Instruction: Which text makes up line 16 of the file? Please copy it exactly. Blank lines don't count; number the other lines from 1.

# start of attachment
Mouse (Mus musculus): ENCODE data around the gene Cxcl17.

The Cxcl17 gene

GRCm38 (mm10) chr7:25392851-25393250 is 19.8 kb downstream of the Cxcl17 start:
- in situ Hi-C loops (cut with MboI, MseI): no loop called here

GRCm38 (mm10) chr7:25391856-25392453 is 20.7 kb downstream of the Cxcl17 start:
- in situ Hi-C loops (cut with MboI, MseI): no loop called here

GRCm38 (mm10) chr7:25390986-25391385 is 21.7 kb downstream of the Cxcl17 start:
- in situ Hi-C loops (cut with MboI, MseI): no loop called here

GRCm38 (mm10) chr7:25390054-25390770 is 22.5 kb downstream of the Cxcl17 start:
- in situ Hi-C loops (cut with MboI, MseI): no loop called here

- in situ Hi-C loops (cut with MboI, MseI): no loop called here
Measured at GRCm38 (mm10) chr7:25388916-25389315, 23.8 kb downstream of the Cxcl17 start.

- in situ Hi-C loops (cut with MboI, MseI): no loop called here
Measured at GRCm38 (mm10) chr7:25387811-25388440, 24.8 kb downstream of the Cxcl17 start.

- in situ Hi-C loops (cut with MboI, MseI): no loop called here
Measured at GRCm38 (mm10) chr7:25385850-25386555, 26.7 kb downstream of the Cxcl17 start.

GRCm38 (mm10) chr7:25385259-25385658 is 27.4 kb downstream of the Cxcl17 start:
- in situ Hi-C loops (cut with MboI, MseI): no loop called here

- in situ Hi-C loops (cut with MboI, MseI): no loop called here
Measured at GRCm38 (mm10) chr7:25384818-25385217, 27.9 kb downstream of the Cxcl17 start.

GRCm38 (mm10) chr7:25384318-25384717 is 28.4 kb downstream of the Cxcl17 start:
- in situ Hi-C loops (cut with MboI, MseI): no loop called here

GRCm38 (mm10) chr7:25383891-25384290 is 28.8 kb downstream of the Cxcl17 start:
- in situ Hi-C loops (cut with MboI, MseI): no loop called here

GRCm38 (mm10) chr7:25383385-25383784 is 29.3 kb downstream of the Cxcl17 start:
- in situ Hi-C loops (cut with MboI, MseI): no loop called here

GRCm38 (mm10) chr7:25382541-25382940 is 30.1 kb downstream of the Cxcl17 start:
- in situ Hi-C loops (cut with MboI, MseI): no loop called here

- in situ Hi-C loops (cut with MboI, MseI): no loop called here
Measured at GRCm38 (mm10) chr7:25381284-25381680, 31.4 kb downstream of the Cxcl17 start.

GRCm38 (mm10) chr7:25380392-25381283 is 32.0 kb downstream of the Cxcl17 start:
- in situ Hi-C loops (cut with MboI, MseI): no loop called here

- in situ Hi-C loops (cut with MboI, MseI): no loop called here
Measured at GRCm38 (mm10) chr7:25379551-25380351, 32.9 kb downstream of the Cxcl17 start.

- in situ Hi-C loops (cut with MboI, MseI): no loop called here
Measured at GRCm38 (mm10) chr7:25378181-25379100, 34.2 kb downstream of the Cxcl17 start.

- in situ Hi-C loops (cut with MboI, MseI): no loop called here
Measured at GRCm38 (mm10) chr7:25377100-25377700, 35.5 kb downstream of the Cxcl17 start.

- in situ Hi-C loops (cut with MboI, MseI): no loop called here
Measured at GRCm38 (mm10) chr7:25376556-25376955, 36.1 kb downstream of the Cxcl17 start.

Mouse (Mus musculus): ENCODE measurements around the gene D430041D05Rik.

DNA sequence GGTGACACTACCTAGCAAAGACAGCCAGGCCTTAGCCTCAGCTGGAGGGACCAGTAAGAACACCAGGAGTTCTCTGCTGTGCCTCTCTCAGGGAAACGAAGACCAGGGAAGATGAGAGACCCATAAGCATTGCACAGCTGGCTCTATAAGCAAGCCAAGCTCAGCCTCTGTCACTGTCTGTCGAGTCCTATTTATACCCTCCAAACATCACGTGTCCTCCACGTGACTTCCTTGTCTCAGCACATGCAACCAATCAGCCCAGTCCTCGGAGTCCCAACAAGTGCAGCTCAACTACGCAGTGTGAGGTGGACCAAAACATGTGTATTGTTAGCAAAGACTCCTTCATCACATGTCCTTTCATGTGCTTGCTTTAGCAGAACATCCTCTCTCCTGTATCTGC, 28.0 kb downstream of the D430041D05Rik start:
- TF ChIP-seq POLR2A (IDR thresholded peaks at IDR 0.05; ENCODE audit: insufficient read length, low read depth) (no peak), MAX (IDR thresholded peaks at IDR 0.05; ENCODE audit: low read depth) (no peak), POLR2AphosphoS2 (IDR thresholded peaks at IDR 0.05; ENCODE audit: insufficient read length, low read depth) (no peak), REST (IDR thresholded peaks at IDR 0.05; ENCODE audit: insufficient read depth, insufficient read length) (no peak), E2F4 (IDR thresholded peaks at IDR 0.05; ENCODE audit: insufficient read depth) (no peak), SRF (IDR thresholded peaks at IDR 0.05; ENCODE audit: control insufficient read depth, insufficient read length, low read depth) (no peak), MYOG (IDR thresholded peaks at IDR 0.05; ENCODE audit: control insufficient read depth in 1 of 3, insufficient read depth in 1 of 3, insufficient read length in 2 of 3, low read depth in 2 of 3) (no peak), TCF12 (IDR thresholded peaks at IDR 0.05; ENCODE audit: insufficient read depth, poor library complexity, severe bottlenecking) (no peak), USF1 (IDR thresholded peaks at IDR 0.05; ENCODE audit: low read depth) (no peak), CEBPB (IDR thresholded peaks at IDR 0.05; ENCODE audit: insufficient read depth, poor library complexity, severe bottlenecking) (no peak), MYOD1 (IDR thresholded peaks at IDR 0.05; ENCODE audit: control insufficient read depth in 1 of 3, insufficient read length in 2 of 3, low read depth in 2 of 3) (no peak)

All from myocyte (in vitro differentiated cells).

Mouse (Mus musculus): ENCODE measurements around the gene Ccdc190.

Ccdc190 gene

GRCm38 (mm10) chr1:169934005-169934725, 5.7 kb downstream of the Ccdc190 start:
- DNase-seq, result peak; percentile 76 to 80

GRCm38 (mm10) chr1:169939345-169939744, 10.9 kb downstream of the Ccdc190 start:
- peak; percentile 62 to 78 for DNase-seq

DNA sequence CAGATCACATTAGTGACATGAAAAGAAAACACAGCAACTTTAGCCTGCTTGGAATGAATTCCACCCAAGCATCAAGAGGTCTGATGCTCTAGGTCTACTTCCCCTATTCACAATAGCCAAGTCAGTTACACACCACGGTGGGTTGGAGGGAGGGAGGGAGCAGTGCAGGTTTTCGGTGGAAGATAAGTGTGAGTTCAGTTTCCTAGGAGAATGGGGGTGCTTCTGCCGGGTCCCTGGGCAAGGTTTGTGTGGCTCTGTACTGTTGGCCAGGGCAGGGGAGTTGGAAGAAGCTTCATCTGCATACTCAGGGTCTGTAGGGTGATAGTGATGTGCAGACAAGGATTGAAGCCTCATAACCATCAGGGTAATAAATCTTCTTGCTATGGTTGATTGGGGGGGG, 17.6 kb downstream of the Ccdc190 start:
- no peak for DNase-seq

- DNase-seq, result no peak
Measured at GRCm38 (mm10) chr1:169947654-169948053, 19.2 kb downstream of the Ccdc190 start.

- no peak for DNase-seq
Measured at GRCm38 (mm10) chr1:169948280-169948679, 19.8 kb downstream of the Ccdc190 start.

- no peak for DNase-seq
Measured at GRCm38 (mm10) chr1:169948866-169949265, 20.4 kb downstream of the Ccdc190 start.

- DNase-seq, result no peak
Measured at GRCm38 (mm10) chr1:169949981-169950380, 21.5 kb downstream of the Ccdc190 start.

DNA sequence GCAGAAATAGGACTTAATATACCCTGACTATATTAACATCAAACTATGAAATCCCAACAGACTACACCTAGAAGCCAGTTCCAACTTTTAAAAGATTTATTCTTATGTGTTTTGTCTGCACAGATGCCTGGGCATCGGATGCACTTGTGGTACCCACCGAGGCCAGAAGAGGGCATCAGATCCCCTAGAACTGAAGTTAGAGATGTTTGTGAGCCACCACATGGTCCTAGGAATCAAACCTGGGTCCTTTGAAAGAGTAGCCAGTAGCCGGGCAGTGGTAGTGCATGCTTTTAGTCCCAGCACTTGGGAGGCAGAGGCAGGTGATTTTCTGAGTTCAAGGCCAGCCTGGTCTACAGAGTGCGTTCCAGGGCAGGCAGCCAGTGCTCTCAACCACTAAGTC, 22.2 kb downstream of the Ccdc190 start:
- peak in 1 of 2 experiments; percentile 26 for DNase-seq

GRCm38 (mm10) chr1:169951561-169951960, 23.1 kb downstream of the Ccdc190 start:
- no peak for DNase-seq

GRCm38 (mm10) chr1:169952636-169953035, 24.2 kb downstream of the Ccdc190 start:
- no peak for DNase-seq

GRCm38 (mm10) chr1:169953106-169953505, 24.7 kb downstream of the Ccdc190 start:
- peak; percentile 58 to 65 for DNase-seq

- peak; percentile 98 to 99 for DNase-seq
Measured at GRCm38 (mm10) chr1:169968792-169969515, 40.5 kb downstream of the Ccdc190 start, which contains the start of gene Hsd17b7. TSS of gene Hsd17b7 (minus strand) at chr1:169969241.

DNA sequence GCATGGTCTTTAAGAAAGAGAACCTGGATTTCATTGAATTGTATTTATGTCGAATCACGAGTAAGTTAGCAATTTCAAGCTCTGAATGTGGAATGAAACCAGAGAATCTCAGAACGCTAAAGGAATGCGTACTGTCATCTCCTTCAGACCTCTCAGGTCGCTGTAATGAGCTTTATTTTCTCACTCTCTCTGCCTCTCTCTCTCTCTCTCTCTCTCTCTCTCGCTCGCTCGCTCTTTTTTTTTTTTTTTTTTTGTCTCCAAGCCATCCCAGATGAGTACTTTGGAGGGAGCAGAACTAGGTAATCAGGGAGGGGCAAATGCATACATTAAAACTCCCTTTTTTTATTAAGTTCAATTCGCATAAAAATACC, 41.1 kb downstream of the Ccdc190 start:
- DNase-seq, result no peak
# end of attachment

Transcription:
Measured at GRCm38 (mm10) chr7:25385850-25386555, 26.7 kb downstream of the Cxcl17 start.